Moving from Recipes To Opinion, Mark Bittman Matters
For thirteen years, Mark Bittman wrote the Minimalist food column for the Dining section of the New York Times; last week he wrote that he was leaving, because he saw that "the continuing attack on good, sound eating and traditional farming in the United States is a political issue." It's not new territory for him; his book of two years ago, Food Matters, covered it. (see Jeff's review here)
This week he started with a shot across the bows in the Opinion Section with a Food Manifesto for the Future.
As manifestos go, there is little in it that will not be familiar to TreeHuggers or Michael Pollan Fans. But is well written and more importantly, it is in the opinion section of the New York Times, more proof that these issues are really beginning to gain traction. Some of the main ideas, some with followup reading on TreeHugger:
End government subsidies to processed food. We grow more corn for livestock and cars than for humans, and it's subsidized by more than $3 billion annually; most of it is processed beyond recognition.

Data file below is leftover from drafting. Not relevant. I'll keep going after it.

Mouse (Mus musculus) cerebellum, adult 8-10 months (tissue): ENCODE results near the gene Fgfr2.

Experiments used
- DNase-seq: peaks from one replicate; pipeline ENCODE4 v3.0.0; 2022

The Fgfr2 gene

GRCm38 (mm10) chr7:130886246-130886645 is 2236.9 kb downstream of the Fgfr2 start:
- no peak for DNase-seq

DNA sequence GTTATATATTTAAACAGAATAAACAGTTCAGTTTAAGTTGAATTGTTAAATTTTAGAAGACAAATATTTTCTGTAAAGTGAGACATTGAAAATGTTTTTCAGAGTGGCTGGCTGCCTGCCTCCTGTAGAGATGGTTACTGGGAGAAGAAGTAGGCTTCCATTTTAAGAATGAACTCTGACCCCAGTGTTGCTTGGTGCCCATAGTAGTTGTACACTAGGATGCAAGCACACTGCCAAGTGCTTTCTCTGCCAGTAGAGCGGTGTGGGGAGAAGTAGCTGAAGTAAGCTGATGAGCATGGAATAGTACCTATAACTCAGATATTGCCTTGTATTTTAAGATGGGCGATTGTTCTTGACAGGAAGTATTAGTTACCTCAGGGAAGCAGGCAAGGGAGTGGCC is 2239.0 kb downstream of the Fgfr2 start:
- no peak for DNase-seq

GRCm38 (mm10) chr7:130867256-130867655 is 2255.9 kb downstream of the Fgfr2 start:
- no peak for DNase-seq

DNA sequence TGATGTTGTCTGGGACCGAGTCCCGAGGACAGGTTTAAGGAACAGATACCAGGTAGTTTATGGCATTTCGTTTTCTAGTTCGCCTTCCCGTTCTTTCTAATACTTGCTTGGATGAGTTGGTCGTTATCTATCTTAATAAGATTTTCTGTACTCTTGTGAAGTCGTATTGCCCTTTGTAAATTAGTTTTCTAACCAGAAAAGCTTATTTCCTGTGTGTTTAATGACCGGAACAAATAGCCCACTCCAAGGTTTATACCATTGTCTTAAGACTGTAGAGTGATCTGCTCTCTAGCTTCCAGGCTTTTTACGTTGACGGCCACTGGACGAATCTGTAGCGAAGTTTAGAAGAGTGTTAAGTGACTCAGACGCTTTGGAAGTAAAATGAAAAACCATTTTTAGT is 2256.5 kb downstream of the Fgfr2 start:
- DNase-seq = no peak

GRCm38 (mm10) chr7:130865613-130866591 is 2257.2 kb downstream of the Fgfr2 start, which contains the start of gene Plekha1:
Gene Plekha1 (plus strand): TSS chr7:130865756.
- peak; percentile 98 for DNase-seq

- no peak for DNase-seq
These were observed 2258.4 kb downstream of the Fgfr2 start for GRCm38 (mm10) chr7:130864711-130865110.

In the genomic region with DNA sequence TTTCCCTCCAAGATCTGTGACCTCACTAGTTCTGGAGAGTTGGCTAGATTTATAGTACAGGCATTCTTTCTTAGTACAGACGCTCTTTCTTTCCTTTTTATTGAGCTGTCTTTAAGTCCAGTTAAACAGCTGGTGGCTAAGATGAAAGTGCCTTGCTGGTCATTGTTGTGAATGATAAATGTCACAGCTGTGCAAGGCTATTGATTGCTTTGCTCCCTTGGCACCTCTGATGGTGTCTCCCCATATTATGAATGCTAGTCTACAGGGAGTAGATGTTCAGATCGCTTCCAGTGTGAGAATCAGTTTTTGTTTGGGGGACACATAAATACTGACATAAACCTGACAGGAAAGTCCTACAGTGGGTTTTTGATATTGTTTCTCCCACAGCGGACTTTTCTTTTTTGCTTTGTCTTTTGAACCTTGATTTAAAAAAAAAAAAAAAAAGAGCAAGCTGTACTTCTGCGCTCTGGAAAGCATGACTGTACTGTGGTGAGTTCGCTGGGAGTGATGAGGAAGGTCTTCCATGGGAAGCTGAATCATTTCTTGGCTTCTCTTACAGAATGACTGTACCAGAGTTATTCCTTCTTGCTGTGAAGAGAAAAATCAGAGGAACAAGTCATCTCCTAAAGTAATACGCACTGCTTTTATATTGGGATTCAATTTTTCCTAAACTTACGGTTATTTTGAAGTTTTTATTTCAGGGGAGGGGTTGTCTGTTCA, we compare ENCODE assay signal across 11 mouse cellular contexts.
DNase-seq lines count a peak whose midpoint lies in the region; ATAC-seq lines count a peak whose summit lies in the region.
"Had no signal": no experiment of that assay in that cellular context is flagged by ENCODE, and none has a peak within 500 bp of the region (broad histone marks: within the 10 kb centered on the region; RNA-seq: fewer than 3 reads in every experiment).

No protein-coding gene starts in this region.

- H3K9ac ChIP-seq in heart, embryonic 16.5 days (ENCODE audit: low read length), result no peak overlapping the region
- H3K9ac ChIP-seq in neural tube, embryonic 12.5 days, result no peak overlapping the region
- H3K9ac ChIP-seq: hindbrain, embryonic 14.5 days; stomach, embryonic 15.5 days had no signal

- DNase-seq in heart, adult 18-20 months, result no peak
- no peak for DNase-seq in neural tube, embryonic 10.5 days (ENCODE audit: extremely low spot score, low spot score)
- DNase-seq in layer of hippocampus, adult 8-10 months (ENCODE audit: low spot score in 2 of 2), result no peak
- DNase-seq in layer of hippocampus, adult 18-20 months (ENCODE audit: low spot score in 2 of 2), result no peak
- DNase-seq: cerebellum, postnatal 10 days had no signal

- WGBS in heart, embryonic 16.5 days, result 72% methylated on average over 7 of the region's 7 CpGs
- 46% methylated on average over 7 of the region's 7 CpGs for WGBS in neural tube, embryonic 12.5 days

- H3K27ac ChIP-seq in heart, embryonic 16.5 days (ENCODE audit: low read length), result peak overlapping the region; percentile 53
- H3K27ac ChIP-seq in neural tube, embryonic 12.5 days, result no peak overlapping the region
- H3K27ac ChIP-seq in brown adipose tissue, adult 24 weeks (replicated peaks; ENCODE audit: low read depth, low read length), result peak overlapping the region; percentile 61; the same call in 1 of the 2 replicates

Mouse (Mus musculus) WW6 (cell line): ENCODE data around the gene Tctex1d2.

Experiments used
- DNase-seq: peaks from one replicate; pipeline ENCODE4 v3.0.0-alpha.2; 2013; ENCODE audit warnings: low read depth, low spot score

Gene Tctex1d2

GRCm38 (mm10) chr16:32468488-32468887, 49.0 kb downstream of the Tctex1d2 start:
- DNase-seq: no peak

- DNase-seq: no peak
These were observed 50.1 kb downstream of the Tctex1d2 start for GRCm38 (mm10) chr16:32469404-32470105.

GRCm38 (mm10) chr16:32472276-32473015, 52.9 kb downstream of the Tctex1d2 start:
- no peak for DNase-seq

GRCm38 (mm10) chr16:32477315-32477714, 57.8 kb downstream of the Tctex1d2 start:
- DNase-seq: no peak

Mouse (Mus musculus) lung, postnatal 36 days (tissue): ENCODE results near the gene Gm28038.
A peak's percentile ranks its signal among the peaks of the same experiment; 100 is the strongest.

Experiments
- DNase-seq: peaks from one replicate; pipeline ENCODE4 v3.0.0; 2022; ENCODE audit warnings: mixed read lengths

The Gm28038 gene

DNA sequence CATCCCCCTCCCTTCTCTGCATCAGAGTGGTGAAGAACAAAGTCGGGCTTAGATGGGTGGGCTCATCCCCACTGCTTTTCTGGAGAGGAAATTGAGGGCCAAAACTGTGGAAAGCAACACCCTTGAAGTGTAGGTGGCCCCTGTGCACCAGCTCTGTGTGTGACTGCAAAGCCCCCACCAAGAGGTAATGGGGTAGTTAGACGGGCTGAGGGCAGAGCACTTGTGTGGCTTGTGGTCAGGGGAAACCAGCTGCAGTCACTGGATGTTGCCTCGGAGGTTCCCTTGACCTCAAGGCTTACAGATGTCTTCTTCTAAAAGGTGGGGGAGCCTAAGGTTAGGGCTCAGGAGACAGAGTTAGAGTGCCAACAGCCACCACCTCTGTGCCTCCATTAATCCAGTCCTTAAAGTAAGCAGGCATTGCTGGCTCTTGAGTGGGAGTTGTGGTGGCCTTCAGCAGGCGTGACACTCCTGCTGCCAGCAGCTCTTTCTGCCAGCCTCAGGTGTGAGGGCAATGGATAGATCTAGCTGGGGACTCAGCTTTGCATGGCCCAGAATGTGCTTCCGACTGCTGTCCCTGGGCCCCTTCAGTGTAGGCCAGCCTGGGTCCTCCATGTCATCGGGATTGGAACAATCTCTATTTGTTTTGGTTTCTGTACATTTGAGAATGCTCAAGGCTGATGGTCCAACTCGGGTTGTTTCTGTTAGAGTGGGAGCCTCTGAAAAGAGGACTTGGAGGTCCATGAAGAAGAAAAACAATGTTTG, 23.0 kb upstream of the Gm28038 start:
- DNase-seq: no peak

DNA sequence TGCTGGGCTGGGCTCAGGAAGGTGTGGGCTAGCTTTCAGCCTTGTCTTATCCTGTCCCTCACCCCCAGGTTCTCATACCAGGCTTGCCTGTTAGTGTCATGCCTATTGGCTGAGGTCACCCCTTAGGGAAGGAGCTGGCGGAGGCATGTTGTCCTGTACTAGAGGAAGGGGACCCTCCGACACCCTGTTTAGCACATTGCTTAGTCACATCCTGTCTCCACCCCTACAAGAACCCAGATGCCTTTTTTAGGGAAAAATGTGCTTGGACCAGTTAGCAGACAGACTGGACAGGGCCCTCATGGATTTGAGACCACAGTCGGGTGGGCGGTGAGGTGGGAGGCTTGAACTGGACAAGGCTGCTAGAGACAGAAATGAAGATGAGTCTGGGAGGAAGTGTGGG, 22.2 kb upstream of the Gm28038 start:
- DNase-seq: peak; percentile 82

Begin subsidies to those who produce and sell actual food for direct consumption. Small farmers and their employees need to make living wages.
Outlaw concentrated animal feeding operations and encourage the development of sustainable animal husbandry. The concentrated system degrades the environment, directly and indirectly, while torturing animals and producing tainted meat, poultry, eggs, and, more recently, fish.
Tax the marketing and sale of unhealthful foods. Another budget booster. This isn't nanny-state paternalism but an accepted role of government: public health.
The Debate Over Subsidizing Snacks
National Soda Tax Would Make Americans 4% Less Fat
Soda Tax Could Raise $10 Billion Per Year for Cash-Strapped States
Americans Against Food Taxes?: Who's Really Fighting Preventative Medicine?
And TreeHugger food writer Kelly's favourite:
Encourage and subsidize home cooking. (Someday soon, I'll write about my idea for a new Civilian Cooking Corps.) When people cook their own food, they make better choices. When families eat together, they're more stable.
More food for thought in the manifesto at the New York Times
More Mark Bittman:
Mark Bittman on the Future of Fish
Mark Bittman TED Video: Link Between Food and the Environment
Bittman, Pogue And More On Living A Sustainable Life